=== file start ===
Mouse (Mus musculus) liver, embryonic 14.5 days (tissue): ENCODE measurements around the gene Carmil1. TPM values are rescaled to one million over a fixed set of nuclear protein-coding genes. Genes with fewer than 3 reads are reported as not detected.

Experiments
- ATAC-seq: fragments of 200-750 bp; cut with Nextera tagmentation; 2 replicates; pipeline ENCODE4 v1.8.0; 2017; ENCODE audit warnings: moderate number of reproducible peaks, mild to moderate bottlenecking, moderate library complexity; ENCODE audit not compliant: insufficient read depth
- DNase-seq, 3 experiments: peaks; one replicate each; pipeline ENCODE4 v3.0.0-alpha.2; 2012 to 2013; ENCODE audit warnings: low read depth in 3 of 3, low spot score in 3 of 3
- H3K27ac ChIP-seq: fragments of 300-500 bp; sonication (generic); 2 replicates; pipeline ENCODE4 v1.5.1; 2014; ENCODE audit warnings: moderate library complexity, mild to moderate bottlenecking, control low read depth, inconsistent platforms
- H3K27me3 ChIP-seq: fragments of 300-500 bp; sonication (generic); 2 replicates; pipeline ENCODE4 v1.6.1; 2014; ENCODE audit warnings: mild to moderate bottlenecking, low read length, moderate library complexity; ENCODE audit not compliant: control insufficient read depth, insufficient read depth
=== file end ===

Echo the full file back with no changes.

Mouse (Mus musculus) liver, embryonic 14.5 days (tissue): ENCODE measurements around the gene Carmil1. TPM values are rescaled to one million over a fixed set of nuclear protein-coding genes. Genes with fewer than 3 reads are reported as not detected.

Experiments
- ATAC-seq: fragments of 200-750 bp; cut with Nextera tagmentation; 2 replicates; pipeline ENCODE4 v1.8.0; 2017; ENCODE audit warnings: moderate number of reproducible peaks, mild to moderate bottlenecking, moderate library complexity; ENCODE audit not compliant: insufficient read depth
- DNase-seq, 3 experiments: peaks; one replicate each; pipeline ENCODE4 v3.0.0-alpha.2; 2012 to 2013; ENCODE audit warnings: low read depth in 3 of 3, low spot score in 3 of 3
- H3K27ac ChIP-seq: fragments of 300-500 bp; sonication (generic); 2 replicates; pipeline ENCODE4 v1.5.1; 2014; ENCODE audit warnings: moderate library complexity, mild to moderate bottlenecking, control low read depth, inconsistent platforms
- H3K27me3 ChIP-seq: fragments of 300-500 bp; sonication (generic); 2 replicates; pipeline ENCODE4 v1.6.1; 2014; ENCODE audit warnings: mild to moderate bottlenecking, low read length, moderate library complexity; ENCODE audit not compliant: control insufficient read depth, insufficient read depth